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Ahwatukee voters have their own share of nail-biters in the Nov. 6 General Election to ruin a good night’s sleep.


Who will win the McSally-Sinema slugfest? Will the nation see a game-changing Blue Wave? And what propositions will emerge victorious amid a furious ad blitz for or against some of them?

While all those questions might keep people up late next Tuesday, Ahwatukee voters have their own share of nail-biters in the Nov. 6 General Election to ruin a good night’s sleep.

Amid continuing uncertainty surrounding the performance of the County Recorder’s office after last August’s ballot-counting debacle, the Legislative District 18 and the two school district elections will provide plenty of down-to-the-wire suspense regardless of whether results emerge Tuesday night – or sometime Wednesday or even Thursday.

And independents likely will have a strong influence on the outcomes in those three jurisdictions.

In LD18, Republicans dominated registration with 53,751, but registered independents number 49,711 – significantly higher than the 40,080 registered Democrats.

While the district includes pieces of Chandler, Tempe and Mesa, Ahwatukee registration figures show Republicans lead in registration with 18,762 to 16,855 independents and 16,039 Democrats.

The gaps among those three registration categories shrinks considerably where both Kyrene and Tempe Union High School districts’ numbers are concerned. While there are 34,391 registered Republicans in Kyrene, Democrats and independents aren’t far behind with 31,906 and 31,577, respectively.

And in Tempe Union, Democrats have a major registration lead with nearly 61,000 compared to about 50,000 Republicans and approximately 56,500 independents.

LD 18

With control of at least the State Senate hanging in the balance, LD 18 is among a handful of legislative districts across Arizona that is being watched closely. It also is perhaps the most expensive of all the legislative campaigns in Arizona.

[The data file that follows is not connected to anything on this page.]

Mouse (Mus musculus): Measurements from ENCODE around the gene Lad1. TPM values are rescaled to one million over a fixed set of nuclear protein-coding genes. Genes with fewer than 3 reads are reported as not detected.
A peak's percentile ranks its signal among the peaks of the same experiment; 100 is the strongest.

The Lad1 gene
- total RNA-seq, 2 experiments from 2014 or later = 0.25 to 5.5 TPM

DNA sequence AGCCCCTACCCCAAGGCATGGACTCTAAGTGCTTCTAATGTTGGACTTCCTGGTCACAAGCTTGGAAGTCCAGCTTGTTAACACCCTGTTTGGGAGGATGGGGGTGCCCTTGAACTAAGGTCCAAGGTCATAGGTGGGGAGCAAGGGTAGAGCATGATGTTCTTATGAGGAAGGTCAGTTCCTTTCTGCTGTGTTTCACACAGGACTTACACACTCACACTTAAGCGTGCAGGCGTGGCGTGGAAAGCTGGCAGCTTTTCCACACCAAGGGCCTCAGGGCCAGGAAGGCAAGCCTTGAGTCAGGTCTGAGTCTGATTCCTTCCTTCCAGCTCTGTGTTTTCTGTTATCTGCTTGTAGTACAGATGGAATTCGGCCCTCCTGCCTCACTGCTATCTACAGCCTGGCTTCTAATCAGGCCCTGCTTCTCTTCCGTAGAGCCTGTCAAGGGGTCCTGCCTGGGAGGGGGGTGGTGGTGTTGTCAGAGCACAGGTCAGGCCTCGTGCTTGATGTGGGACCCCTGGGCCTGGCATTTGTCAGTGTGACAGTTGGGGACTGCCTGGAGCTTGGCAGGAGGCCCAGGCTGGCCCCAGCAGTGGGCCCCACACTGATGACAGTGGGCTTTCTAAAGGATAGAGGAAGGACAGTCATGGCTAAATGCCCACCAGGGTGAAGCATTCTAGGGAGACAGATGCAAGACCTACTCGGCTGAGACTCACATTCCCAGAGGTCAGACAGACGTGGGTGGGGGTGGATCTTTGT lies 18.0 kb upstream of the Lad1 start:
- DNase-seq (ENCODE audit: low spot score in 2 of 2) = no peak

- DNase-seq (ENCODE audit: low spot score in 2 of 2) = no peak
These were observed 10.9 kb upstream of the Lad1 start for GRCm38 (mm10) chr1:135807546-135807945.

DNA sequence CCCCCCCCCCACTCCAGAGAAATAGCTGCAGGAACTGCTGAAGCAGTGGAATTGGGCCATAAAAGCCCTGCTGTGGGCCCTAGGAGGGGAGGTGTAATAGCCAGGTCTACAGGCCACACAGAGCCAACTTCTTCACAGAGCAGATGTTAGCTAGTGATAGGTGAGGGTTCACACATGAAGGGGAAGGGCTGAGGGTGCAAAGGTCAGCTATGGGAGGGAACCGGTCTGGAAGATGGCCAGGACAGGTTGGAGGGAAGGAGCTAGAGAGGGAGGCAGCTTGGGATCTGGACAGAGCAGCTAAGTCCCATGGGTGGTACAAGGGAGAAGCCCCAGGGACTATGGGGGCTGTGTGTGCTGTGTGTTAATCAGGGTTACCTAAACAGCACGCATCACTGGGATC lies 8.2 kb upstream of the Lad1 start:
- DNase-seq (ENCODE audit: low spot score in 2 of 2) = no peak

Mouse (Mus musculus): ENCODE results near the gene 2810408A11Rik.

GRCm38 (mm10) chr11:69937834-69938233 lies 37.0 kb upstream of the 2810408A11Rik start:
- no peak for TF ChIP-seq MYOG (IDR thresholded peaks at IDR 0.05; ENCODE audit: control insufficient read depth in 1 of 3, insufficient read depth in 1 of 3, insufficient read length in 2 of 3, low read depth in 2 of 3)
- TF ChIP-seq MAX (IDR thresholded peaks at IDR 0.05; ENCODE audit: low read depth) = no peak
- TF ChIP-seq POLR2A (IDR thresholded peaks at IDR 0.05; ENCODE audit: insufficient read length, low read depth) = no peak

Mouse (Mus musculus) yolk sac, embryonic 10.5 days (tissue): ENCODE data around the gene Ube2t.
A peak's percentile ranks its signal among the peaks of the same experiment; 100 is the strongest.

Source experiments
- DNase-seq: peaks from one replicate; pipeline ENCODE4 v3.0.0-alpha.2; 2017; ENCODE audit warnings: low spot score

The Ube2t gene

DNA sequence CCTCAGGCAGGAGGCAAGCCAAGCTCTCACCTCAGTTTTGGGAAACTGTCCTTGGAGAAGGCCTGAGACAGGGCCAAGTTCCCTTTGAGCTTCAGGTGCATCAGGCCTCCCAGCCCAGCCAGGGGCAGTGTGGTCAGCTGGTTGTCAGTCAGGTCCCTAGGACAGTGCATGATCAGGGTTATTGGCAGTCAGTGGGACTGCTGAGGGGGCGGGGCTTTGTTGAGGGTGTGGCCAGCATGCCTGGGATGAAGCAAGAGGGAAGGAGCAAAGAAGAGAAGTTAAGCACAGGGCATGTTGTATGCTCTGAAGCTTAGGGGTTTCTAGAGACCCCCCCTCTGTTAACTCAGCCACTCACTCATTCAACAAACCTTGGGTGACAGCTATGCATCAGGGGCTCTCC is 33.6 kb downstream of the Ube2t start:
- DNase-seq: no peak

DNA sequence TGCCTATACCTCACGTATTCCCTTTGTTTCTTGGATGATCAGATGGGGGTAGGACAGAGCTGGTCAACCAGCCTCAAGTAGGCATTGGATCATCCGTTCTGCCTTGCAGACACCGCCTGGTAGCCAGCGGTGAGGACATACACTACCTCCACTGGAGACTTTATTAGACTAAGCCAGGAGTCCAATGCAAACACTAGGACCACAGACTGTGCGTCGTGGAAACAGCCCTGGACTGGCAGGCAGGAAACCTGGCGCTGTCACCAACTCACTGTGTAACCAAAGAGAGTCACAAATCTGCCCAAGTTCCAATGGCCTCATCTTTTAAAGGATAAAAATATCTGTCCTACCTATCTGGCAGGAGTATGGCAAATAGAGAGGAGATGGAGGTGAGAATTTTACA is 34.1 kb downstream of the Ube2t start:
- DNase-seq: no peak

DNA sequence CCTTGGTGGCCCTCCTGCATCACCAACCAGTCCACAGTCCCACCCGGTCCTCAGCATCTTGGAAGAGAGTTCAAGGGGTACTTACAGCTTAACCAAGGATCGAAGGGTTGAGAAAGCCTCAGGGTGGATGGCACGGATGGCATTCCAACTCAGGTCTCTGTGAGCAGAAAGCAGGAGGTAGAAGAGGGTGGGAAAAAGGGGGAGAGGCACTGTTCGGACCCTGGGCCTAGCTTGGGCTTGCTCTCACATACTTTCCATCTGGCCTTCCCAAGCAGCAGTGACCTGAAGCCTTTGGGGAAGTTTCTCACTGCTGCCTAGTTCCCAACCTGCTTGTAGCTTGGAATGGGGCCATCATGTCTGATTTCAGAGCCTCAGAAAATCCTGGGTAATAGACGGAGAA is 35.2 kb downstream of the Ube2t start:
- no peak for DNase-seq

Like many legislative races across the state, education has emerged as the dominant theme in the LD18 senate and house campaigns with over $550,000 in contributions combined and over $235,000 spent.

A replay of the 2016 election, Democratic incumbent Sean Bowie of Ahwatukee and Republican Frank Schmuck of Tempe have both portrayed themselves as advocates for education. They differ on vouchers, with Schmuck advocating parental choice and Bowie maintaining his support for public education.

Schmuck has asserted that Bowie has no education plan.

Bowie has stressed his vote for Gov. Doug Ducey’s budget, which provided for a 10 percent raise in teacher pay this school year and promises 5 percent raises in each of the next two years. He also has campaigned on restoring the massive cuts to public education that have occurred since the 2008 recession as well as increasing funding for the state’s three universities.

Noting his founding of Tempe Dollars for Scholars, a program that has provided $250,000 in scholarships to students attending local high schools since 2006, Schmuck has declared on his website: “Principals and teachers, not bureaucrats, should have local control over curriculum, testing, classroom size and accountability measures. By focusing dollars into the classroom, providing educational options, and providing local control, Arizona schools and students will thrive.”

Schmuck has beat Bowie in fundraising, according to the latest campaign finance reports – a fact that Data Orbital and Polling took notice of last week.

Reports filed with the state Secretary of State show Schmuck has raised $286,641 – much of it his own money – to Bowie’s nearly $257,418. Of that, Bowie has spent $212,669 while Schmuck reported expenditures totaling $220,172.

Data Orbital cited a higher rate of Republican returns of early ballots and said the LD 18 Senate race “is becoming tighter.”

“In addition to what appears to be a turnout shift, Schmuck has about a $30,000 advantage in total funds raised and a little over $50,000 cash on hand advantage based off the latest campaign finance reports,” it said. “We are also seeing positive polling numbers for Schmuck, who was consistently down in 2016. We believe this race is now a true toss-up.”

The House race in LD18 offers its own intrigue as Republicans try to wrest full control of the district while Democrats have focused mainly on incumbent Ahwatukee Republican Jill Norgaard and are all but ignoring Tempe Republican Greg Patterson, who is seeking to return to the legislature, where he served two terms in the 1990s.

Incumbent Democrat Mitzi Epstein is seeking a second term while Chandler nonprofit consultant Jennifer Jermaine is looking to ride the so-called Blue Wave into the Capitol.